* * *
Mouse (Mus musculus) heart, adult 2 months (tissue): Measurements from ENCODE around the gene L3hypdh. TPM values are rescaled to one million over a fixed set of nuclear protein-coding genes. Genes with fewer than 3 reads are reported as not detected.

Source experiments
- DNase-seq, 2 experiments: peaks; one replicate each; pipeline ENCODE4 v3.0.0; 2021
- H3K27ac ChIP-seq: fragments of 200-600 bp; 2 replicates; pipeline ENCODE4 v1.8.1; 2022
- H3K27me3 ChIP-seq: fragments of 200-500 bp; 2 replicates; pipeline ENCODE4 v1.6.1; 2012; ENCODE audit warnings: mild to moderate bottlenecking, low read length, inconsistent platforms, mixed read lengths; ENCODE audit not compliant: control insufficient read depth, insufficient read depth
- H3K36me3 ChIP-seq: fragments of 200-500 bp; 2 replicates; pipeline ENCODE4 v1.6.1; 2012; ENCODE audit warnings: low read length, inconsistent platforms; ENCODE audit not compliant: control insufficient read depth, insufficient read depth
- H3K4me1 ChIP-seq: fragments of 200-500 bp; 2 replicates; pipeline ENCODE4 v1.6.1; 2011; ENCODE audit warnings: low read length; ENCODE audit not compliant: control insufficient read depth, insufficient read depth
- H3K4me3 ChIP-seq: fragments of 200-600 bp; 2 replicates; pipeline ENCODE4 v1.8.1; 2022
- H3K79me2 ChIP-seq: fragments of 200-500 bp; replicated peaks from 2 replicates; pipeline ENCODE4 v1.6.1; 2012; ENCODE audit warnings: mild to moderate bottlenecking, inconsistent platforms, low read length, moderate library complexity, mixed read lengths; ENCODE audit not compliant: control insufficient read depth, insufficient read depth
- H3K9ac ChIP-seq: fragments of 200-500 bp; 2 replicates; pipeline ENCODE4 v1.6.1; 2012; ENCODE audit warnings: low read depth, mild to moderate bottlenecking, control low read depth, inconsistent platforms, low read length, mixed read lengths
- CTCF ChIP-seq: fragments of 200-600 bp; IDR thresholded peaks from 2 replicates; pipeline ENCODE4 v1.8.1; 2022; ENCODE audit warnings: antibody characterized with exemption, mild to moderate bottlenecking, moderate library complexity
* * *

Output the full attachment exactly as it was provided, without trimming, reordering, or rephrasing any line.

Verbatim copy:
Mouse (Mus musculus) heart, adult 2 months (tissue): Measurements from ENCODE around the gene L3hypdh. TPM values are rescaled to one million over a fixed set of nuclear protein-coding genes. Genes with fewer than 3 reads are reported as not detected.

Source experiments
- DNase-seq, 2 experiments: peaks; one replicate each; pipeline ENCODE4 v3.0.0; 2021
- H3K27ac ChIP-seq: fragments of 200-600 bp; 2 replicates; pipeline ENCODE4 v1.8.1; 2022
- H3K27me3 ChIP-seq: fragments of 200-500 bp; 2 replicates; pipeline ENCODE4 v1.6.1; 2012; ENCODE audit warnings: mild to moderate bottlenecking, low read length, inconsistent platforms, mixed read lengths; ENCODE audit not compliant: control insufficient read depth, insufficient read depth
- H3K36me3 ChIP-seq: fragments of 200-500 bp; 2 replicates; pipeline ENCODE4 v1.6.1; 2012; ENCODE audit warnings: low read length, inconsistent platforms; ENCODE audit not compliant: control insufficient read depth, insufficient read depth
- H3K4me1 ChIP-seq: fragments of 200-500 bp; 2 replicates; pipeline ENCODE4 v1.6.1; 2011; ENCODE audit warnings: low read length; ENCODE audit not compliant: control insufficient read depth, insufficient read depth
- H3K4me3 ChIP-seq: fragments of 200-600 bp; 2 replicates; pipeline ENCODE4 v1.8.1; 2022
- H3K79me2 ChIP-seq: fragments of 200-500 bp; replicated peaks from 2 replicates; pipeline ENCODE4 v1.6.1; 2012; ENCODE audit warnings: mild to moderate bottlenecking, inconsistent platforms, low read length, moderate library complexity, mixed read lengths; ENCODE audit not compliant: control insufficient read depth, insufficient read depth
- H3K9ac ChIP-seq: fragments of 200-500 bp; 2 replicates; pipeline ENCODE4 v1.6.1; 2012; ENCODE audit warnings: low read depth, mild to moderate bottlenecking, control low read depth, inconsistent platforms, low read length, mixed read lengths
- CTCF ChIP-seq: fragments of 200-600 bp; IDR thresholded peaks from 2 replicates; pipeline ENCODE4 v1.8.1; 2022; ENCODE audit warnings: antibody characterized with exemption, mild to moderate bottlenecking, moderate library complexity